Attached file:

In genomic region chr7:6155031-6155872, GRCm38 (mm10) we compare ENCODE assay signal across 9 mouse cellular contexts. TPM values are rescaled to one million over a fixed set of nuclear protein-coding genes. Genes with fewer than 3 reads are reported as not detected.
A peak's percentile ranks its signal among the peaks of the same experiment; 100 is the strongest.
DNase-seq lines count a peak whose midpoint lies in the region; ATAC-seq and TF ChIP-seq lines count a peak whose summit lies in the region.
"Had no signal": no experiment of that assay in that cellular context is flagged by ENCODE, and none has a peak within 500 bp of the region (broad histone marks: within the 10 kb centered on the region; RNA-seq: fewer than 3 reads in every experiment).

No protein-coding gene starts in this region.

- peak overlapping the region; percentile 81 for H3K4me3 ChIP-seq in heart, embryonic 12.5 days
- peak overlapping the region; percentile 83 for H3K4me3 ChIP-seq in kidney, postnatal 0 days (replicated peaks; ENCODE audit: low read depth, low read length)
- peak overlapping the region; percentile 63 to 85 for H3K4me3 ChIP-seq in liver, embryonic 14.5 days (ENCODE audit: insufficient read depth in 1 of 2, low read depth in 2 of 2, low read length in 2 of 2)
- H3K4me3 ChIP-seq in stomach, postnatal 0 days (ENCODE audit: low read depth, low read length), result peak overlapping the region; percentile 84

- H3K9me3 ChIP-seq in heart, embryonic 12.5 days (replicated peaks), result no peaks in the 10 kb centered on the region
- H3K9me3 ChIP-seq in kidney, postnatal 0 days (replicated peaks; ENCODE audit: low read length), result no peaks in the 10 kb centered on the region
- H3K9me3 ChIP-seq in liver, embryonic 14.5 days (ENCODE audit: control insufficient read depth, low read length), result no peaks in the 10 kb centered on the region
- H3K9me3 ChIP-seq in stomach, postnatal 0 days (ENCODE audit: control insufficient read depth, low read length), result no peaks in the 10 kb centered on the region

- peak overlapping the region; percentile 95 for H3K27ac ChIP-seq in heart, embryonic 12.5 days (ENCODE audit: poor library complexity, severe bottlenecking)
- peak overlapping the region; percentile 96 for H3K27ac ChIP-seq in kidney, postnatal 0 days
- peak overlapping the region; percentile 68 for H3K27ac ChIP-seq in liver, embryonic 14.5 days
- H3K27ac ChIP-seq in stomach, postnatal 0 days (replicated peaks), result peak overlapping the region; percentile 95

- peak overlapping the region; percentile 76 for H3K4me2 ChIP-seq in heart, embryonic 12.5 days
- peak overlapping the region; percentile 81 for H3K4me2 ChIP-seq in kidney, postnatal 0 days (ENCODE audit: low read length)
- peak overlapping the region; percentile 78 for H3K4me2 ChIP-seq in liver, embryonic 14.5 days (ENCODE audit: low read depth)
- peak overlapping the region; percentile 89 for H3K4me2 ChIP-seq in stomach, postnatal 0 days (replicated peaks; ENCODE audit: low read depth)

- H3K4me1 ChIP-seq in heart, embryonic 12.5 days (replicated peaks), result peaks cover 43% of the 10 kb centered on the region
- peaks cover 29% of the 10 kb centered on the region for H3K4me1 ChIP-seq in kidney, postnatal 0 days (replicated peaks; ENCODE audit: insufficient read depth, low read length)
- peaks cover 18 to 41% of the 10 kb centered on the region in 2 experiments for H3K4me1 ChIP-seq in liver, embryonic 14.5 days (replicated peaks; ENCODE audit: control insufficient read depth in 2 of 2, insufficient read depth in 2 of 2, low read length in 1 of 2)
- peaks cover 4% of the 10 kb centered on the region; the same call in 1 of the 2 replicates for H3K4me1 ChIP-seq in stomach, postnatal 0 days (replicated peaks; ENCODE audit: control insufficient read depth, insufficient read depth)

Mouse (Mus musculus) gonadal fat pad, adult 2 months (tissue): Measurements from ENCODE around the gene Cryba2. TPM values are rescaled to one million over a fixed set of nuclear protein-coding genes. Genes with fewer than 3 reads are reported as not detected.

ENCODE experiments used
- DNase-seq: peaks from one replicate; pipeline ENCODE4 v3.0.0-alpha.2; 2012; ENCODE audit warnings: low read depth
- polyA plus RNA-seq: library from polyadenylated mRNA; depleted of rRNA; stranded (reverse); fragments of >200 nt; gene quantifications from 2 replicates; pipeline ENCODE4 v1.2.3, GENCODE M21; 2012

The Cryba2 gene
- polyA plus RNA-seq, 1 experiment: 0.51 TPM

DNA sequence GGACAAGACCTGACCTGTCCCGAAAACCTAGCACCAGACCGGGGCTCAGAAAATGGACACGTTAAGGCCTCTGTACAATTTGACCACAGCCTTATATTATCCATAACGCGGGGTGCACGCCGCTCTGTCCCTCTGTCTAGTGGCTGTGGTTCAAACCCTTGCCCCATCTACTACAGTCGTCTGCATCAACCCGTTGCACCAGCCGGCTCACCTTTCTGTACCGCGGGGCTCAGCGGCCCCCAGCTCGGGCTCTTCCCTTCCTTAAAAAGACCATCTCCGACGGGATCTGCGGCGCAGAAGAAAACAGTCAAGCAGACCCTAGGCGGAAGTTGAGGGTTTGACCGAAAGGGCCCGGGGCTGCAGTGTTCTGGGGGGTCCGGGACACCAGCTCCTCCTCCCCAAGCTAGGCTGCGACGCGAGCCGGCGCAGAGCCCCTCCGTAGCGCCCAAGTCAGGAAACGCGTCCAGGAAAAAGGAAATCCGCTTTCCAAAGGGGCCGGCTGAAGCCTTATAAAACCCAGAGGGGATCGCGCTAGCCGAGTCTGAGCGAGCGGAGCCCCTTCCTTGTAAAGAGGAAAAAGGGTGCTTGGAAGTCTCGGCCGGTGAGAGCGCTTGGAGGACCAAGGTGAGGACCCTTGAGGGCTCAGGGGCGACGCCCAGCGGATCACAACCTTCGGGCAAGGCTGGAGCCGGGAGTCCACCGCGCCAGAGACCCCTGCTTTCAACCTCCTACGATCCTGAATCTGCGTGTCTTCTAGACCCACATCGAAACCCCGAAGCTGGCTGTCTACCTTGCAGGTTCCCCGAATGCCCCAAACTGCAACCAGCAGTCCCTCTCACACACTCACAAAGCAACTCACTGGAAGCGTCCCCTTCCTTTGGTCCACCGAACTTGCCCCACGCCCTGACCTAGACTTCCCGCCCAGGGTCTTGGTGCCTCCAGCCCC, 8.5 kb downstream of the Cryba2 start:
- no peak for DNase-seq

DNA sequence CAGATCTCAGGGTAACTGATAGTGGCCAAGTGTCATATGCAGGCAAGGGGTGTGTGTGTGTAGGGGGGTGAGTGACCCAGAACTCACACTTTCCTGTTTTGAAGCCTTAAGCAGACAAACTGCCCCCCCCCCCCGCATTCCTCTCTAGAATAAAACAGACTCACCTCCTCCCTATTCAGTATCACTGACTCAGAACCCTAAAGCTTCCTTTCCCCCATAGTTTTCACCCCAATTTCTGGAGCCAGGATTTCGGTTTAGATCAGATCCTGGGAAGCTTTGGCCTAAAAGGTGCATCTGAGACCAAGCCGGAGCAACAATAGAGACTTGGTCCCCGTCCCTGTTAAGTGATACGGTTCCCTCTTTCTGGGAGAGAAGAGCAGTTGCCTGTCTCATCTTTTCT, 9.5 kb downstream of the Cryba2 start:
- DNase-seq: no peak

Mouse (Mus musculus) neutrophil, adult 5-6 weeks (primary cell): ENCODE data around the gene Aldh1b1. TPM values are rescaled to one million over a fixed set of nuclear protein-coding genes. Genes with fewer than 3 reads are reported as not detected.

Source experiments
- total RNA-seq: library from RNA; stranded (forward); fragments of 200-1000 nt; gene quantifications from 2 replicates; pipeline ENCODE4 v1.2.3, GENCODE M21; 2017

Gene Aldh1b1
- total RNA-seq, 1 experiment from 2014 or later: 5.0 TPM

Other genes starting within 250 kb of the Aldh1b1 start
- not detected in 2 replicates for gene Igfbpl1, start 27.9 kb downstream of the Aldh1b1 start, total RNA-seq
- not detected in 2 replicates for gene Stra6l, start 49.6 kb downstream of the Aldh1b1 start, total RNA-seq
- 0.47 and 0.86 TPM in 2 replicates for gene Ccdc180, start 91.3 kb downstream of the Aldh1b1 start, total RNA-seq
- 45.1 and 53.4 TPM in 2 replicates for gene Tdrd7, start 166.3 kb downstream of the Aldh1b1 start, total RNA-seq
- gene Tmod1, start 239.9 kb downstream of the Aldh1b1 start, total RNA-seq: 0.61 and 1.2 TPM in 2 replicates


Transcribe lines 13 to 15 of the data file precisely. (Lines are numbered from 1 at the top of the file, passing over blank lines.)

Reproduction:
- H3K9me3 ChIP-seq in stomach, postnatal 0 days (ENCODE audit: control insufficient read depth, low read length), result no peaks in the 10 kb centered on the region

- peak overlapping the region; percentile 95 for H3K27ac ChIP-seq in heart, embryonic 12.5 days (ENCODE audit: poor library complexity, severe bottlenecking)
- peak overlapping the region; percentile 96 for H3K27ac ChIP-seq in kidney, postnatal 0 days